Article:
1989 Exxon Valdez Oil Disaster

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Shortly after leaving the Port of Valdez, the Exxon Valdez ran aground on Bligh Reef. The picture was taken 3 days after the vessel grounded, just before a storm arrived.

One of the worst oil spills in American history took place off the coast of Alaska in 1989. 2000km of coastline was contaminated from the disaster.

Crude oil is used in many everyday items including ink, explosives, fertilizer and medicines. Oil is used to run cars and factories. The world depends on oil. Supertankers are used to transport oil around the world.

The Exxon Valdez Oil Disaster

On the evening of 25 March, 1989, a supertanker smashed into Bligh Reef off the coast of Alaska. The Exxon Valdez was headed out into Alaska’s Prince William Sound and was granted permission from the US Coast Guard to steer east, to avoid icebergs. According to later investigations, the ship was never returned to the normal shipping lane after the danger of hitting icebergs was past.

Ruptured Tanks Causes Oil Spill

The Exxon Valdez smashed into Bligh Reef and two of the 13 tanks were punctured, leaving eight holes in the tanker’s starboard side. The tanker then smashed further onto the reef and six more tanks were ruptured. The crude oil cargo was spewed into the sea at a rate of 200,000 gallons (910,000 liters) a minute. 30,000 tonne of crude oil was spilled into the ocean causing one of the worst oil spills in American history. Within the 12 hours before any emergency action was taken, bad weather and storms washed the oil spill further out to sea. The oil slick quickly became a major environmental disaster. With each tide, oil was washed onto shore of over 2000km of coastline.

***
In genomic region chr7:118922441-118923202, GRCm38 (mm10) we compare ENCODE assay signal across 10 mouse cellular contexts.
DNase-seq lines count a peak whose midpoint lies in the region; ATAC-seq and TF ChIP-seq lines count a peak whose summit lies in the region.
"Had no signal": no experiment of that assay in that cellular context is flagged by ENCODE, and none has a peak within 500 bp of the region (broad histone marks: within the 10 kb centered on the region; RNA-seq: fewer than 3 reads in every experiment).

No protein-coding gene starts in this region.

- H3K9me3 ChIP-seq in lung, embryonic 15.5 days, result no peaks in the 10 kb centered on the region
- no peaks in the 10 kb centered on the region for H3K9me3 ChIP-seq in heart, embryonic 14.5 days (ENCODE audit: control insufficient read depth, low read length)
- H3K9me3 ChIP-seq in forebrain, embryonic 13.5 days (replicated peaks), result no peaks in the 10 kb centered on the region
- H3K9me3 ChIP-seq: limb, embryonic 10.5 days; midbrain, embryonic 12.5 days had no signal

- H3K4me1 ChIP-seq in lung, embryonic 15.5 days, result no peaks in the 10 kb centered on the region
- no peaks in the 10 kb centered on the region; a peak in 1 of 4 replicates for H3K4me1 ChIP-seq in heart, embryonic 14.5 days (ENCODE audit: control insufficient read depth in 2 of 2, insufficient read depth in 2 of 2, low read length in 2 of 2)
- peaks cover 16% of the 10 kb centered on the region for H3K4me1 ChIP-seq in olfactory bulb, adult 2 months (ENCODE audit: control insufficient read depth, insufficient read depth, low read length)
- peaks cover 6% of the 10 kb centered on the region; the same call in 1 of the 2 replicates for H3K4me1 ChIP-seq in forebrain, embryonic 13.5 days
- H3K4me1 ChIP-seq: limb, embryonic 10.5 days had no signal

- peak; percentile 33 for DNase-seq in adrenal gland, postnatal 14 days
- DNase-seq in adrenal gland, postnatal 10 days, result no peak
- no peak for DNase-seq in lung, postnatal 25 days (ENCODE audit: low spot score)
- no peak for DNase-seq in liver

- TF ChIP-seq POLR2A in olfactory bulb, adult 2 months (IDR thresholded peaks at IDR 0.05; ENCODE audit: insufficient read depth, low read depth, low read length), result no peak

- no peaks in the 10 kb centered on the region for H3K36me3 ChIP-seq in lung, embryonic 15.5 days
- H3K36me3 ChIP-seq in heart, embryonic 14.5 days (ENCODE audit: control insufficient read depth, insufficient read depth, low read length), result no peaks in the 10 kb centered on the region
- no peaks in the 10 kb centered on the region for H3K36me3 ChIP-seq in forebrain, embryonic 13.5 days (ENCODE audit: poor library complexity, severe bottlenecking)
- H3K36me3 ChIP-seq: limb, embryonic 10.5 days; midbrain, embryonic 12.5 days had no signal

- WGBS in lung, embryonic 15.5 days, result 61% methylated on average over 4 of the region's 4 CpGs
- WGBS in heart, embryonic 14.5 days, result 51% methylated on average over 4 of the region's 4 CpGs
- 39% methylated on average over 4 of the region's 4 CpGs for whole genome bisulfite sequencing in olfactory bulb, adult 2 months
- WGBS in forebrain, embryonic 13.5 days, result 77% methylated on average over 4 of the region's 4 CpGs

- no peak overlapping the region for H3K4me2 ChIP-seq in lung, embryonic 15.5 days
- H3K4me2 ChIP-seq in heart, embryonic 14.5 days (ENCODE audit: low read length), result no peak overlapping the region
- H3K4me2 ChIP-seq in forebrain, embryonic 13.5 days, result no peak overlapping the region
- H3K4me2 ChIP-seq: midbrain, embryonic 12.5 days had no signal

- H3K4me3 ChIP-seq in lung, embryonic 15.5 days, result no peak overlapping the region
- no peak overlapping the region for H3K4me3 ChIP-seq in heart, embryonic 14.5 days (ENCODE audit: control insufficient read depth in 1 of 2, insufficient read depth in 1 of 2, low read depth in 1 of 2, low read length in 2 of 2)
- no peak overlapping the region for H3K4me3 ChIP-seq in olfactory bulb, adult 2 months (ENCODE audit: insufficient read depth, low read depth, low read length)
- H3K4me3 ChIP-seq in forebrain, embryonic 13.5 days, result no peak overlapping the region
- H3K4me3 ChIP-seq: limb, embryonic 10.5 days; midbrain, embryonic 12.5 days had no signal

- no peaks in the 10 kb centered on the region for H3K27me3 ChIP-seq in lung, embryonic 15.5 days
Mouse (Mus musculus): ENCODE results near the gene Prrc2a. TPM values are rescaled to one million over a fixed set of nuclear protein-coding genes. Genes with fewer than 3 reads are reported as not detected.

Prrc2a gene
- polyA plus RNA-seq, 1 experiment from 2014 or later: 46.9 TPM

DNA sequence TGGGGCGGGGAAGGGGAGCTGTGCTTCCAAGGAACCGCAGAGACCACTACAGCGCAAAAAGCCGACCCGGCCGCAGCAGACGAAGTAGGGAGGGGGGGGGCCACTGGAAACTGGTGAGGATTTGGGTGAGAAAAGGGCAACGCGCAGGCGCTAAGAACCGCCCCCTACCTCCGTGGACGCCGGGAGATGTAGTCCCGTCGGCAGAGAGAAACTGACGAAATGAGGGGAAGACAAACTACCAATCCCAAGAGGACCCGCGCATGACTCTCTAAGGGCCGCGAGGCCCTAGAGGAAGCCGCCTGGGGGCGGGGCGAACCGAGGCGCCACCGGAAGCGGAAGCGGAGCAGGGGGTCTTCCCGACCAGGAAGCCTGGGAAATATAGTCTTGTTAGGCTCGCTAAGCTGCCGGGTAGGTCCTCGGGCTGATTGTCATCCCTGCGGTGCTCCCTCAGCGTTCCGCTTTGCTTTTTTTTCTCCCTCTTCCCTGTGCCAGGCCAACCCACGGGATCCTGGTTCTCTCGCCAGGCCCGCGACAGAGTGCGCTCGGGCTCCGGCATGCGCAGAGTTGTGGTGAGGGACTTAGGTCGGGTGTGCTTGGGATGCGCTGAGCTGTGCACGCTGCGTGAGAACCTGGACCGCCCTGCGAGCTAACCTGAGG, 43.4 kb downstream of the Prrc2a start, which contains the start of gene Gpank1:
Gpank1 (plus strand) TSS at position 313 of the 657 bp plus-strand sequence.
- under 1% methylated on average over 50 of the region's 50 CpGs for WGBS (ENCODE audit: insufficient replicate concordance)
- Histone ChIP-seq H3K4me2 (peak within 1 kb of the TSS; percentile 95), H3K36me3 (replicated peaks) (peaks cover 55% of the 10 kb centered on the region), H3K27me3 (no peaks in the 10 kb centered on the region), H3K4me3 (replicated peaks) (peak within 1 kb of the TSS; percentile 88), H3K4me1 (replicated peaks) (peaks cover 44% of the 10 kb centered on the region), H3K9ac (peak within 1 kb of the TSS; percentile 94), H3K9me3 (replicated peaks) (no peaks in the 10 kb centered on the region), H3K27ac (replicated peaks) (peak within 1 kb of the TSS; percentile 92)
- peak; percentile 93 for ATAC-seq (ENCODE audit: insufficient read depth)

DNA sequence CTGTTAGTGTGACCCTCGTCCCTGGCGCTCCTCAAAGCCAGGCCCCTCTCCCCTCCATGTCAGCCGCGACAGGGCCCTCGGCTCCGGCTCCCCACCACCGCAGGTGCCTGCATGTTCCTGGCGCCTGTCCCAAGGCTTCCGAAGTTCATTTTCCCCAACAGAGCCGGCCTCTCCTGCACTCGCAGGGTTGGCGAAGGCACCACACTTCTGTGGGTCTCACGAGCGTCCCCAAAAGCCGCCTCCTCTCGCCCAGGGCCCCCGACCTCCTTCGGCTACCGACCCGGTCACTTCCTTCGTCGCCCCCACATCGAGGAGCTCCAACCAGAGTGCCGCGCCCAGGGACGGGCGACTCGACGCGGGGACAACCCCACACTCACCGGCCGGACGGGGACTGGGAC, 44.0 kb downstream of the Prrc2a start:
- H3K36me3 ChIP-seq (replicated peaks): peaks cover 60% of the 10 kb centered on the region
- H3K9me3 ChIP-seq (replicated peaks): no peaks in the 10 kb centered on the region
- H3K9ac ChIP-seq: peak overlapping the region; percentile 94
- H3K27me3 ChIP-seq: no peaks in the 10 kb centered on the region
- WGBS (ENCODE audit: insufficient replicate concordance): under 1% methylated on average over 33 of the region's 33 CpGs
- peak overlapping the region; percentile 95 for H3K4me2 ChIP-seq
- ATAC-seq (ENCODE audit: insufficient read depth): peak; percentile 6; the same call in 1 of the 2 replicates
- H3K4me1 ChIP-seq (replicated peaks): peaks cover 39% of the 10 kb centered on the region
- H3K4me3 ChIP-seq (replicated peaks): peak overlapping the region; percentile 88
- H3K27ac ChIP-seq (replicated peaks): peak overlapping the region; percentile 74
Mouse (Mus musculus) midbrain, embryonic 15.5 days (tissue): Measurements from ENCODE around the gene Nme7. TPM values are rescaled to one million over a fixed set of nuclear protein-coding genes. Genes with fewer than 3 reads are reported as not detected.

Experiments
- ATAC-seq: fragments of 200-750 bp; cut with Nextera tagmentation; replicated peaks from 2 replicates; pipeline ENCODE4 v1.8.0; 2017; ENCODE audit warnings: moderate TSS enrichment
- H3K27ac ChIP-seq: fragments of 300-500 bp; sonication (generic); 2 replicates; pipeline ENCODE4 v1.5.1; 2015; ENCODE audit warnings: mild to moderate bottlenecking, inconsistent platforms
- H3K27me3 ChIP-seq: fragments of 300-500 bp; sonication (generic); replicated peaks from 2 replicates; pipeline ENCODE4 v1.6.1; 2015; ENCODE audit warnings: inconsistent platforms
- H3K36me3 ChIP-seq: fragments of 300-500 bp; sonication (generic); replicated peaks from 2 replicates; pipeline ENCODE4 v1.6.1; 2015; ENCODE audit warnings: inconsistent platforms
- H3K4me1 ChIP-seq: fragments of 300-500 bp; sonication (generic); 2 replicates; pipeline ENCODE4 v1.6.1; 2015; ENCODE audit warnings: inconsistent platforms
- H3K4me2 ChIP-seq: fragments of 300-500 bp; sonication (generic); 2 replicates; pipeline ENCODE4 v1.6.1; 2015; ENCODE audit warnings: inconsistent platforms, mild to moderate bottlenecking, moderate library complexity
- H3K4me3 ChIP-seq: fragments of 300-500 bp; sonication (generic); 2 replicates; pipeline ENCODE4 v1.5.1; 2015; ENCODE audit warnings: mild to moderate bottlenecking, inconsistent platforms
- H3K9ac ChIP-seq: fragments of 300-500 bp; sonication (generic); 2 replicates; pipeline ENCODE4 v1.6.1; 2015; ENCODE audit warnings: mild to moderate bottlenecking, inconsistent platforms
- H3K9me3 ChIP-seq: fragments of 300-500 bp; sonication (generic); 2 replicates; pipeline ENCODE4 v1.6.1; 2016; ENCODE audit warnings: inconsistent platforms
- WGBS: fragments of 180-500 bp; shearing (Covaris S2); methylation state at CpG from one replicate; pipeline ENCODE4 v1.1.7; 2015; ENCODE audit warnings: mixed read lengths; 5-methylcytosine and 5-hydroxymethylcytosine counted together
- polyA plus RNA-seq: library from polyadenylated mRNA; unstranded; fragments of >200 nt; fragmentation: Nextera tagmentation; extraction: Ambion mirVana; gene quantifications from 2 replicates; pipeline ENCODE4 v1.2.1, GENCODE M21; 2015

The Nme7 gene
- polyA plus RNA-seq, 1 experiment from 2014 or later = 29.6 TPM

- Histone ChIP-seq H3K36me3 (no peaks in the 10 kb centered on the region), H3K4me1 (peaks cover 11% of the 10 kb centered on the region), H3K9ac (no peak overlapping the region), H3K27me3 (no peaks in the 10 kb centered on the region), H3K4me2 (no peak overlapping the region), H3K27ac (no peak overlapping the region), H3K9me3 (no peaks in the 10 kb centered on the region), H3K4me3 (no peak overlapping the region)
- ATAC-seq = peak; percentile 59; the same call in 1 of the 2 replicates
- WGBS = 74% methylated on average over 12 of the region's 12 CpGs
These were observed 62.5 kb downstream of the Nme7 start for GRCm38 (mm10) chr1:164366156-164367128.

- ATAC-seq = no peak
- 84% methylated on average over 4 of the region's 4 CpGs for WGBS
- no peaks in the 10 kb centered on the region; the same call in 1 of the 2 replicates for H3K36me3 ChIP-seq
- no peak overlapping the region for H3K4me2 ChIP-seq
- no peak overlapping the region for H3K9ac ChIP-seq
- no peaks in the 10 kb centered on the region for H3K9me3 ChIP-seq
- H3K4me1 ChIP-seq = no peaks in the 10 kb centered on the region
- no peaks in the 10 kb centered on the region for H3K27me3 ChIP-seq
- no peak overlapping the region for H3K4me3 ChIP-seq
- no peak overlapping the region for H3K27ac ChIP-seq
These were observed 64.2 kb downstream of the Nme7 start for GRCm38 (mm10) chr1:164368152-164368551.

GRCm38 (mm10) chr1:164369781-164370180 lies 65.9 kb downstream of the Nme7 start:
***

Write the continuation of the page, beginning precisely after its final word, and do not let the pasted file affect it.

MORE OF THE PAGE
Sea Life and Natural Habitats

Hundreds of thousands of birds and animals were killed in the disaster and all commercial fishing was stopped in the area. When covered, birds try to clean their feathers and as a result swallow large amounts of oil which poison them. When the fur of seals and otters becomes covered in oil, they cannot float or keep warm, resulting in them sinking. Plants and animals along the shore line where also badly affected from the oil spill.

New Laws as a Result of the Disaster

After the Exxon Valdez disaster the US Government was forced to take action and the Oil Pollution Act, 1990 was passed. All oil tankers using US waters are required to have double hulls, this helps to reduce the chance that they can sink or leak oil. Tanker owners and oil companies must have emergency plans in case of accidents and tough penalties apply for those responsible for any oil spills.

Source:

  1. World’s Worst Oil Disasters, Rob Alcraft, (Heinemann Library, 2000)